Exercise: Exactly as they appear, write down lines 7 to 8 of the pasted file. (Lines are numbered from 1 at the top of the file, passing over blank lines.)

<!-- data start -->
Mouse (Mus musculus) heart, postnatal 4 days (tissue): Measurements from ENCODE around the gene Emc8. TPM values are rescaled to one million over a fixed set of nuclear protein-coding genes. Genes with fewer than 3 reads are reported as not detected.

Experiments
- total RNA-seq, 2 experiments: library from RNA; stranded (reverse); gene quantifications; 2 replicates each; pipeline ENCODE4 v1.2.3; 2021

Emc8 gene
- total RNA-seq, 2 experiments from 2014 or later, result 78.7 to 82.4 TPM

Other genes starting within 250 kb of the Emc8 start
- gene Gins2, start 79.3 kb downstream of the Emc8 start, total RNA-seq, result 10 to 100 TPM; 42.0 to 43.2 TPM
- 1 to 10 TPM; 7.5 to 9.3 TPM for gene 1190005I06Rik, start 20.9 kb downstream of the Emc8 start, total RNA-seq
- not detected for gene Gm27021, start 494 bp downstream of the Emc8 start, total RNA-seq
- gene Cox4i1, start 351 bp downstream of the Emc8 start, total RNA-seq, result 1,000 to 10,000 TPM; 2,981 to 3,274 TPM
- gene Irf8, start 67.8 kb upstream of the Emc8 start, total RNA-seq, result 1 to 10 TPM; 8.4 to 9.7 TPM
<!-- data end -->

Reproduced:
- gene Gins2, start 79.3 kb downstream of the Emc8 start, total RNA-seq, result 10 to 100 TPM; 42.0 to 43.2 TPM
- 1 to 10 TPM; 7.5 to 9.3 TPM for gene 1190005I06Rik, start 20.9 kb downstream of the Emc8 start, total RNA-seq